Love Praxis and Sticky Fingers

Each year the CFC spends the month of February doing some love talk and this year I want to set it off by sharing a few of my thoughts on love praxis.

A little background: I have been in a committed relationship for nearly 14 years, married for 9 years.  I am still close to besties from preschool and 5th grade.  I have a beautiful child, come from a big family, and I am part of large community of loving folks.

I think about love in three ways: in-love, love, and loving (not mutually exclusive).  I believe that being in-love is an irrational state of being, that love is an ideology, and loving is a deliberate action.

Being in-love is like brownie a la mode or July watermelon slurping. It’s yummy and risky; a time when we ignore the annoying fact of having to wash a gooey chocolate plate or having sticky fingers and stained clothes.

Being in-love is like waves or frequencies, sometimes you are in and other times you are trying to be in or avoiding it all together. It can be addictive, it can be good, but it can also be toxic and all-consuming.

Love is like temperature; there are degrees.

Sometimes you are warm with others and cold with yourself.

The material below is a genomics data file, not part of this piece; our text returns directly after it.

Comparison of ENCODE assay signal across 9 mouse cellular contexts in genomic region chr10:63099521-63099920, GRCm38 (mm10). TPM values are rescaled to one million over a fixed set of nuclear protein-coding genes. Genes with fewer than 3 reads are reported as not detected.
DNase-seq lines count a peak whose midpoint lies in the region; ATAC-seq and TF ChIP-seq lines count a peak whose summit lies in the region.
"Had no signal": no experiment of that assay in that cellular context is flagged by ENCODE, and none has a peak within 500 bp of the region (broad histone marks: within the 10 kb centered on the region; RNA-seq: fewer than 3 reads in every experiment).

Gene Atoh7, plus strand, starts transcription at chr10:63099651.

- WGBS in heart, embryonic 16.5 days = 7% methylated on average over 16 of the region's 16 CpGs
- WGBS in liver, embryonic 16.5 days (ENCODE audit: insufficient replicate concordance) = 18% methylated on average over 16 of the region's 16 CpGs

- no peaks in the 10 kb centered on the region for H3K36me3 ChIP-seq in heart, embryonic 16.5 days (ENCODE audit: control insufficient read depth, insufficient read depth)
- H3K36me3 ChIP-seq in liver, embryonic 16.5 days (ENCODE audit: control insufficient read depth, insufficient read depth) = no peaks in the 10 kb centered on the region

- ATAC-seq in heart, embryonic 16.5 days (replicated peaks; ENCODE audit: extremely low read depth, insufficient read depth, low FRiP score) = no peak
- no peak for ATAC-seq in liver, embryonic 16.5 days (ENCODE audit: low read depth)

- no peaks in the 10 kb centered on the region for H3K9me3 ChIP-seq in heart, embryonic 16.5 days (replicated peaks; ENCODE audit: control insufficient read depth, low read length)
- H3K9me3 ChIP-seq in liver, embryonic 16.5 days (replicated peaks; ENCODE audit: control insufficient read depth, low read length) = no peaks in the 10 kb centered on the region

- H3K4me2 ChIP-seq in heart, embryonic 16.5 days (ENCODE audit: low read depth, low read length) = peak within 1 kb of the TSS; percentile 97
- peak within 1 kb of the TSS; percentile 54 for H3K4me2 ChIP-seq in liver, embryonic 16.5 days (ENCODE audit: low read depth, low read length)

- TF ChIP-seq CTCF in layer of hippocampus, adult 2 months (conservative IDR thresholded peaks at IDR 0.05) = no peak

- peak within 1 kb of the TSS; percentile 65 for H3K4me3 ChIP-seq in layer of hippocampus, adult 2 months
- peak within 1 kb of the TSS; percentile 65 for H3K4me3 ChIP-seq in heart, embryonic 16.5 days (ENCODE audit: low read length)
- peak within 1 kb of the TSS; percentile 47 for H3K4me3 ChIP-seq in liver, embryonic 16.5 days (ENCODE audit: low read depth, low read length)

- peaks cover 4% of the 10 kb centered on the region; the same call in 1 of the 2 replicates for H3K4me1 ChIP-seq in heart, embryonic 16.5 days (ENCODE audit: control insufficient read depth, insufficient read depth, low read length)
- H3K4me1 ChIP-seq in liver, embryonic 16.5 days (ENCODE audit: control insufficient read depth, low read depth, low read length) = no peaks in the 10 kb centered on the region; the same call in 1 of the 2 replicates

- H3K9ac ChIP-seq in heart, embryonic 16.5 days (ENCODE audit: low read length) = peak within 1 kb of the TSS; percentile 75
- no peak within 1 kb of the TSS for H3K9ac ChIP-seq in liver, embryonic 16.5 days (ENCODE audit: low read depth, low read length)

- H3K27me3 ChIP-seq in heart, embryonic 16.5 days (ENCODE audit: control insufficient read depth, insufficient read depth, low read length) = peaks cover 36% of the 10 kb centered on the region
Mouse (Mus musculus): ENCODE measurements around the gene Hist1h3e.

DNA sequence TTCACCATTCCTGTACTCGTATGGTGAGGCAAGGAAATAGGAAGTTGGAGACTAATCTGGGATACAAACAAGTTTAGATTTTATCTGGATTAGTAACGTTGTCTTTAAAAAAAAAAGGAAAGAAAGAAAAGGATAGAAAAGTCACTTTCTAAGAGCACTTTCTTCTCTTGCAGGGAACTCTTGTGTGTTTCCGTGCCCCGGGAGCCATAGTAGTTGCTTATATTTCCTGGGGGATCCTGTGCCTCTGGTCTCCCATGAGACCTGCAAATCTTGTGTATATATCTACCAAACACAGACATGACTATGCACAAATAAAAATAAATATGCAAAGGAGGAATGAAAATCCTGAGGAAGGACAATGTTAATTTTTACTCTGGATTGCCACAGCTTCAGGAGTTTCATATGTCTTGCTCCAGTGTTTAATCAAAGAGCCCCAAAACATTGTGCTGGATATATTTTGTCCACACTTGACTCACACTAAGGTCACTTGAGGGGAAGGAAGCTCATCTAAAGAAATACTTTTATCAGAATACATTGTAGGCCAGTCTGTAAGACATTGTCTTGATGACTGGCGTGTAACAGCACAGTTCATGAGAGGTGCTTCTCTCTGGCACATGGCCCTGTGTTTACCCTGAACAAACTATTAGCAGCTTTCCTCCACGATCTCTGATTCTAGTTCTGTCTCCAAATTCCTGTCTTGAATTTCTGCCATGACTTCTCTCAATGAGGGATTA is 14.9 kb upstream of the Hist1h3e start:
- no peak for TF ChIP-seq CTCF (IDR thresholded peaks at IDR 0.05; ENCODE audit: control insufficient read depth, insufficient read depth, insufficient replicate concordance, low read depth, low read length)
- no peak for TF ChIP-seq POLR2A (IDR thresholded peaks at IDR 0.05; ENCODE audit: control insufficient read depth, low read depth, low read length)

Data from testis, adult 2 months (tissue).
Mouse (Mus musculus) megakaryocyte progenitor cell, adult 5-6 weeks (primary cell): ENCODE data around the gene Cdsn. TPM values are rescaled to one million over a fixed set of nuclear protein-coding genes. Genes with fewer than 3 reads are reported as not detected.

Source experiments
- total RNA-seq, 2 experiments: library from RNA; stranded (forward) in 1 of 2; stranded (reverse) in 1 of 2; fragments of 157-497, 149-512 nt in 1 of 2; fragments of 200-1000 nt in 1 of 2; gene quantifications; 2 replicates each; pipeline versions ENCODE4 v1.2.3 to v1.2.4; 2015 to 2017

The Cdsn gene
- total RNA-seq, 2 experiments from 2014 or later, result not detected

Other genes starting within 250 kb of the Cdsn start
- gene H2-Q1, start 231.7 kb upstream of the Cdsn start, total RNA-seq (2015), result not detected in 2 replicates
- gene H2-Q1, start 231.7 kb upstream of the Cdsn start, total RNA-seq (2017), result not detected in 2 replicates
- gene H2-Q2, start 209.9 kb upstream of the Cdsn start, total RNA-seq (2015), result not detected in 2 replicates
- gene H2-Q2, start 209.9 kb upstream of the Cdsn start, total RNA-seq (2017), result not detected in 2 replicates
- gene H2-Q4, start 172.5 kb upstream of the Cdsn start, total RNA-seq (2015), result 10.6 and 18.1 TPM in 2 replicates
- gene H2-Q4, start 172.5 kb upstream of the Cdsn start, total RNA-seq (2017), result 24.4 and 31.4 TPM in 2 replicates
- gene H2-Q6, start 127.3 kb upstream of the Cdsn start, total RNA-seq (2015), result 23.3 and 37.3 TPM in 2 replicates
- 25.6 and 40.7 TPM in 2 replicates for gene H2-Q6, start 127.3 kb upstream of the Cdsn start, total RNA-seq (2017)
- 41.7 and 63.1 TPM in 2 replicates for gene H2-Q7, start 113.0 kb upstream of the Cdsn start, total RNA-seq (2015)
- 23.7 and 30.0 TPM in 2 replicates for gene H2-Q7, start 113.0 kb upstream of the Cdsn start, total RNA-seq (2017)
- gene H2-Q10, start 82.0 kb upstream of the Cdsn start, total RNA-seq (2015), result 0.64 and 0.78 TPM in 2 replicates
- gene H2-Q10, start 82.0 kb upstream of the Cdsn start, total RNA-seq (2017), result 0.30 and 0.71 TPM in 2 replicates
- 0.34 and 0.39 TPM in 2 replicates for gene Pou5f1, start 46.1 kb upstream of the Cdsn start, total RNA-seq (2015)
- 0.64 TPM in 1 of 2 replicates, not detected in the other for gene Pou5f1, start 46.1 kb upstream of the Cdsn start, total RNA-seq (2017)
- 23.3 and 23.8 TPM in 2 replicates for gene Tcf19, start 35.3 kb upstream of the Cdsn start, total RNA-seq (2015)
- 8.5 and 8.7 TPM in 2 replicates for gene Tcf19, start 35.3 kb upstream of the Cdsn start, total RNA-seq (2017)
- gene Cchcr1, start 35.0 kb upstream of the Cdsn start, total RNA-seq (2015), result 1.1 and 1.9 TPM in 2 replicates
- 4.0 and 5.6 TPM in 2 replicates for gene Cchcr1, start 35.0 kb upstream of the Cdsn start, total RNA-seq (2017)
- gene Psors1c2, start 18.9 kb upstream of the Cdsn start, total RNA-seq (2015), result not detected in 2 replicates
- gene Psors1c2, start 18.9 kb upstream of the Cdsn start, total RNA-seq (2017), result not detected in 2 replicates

Sometimes you are 80 degree radiating sunshine touching people you will never know.  This is when justice is possible.

Sometimes people are so hot with self love no one dares touch them. They are not for touching, just staring.  These people burn just about everything they get close to.  This is greed.

Many take their warmth and light on tour; they share their warmth with those in the shadows so that others may see their humanity. This is solidarity.  This is loving.

As we kick off our month of love talk and black history month here at the CFC we hope you will share with us your stories of being in-love, love ideologies, and loving practices.  Right now I’m in-love with Nina Simone’s Tribute to Langston Hughes “Backlash Blues so I’m gonna share it with you.

Be loving, radiate love, and enjoy the sticky fingers if you dare.

 

sheridf

4 thoughts on “Love Praxis and Sticky Fingers

      • I agree. Coates’s piece poses an essential question “why wouldn’t I be exceptional if the circumstances were difficult.” Moving beyond our comfort zones is a deliberate action; it takes work–indeed muscle. The heart is the most important muscle.

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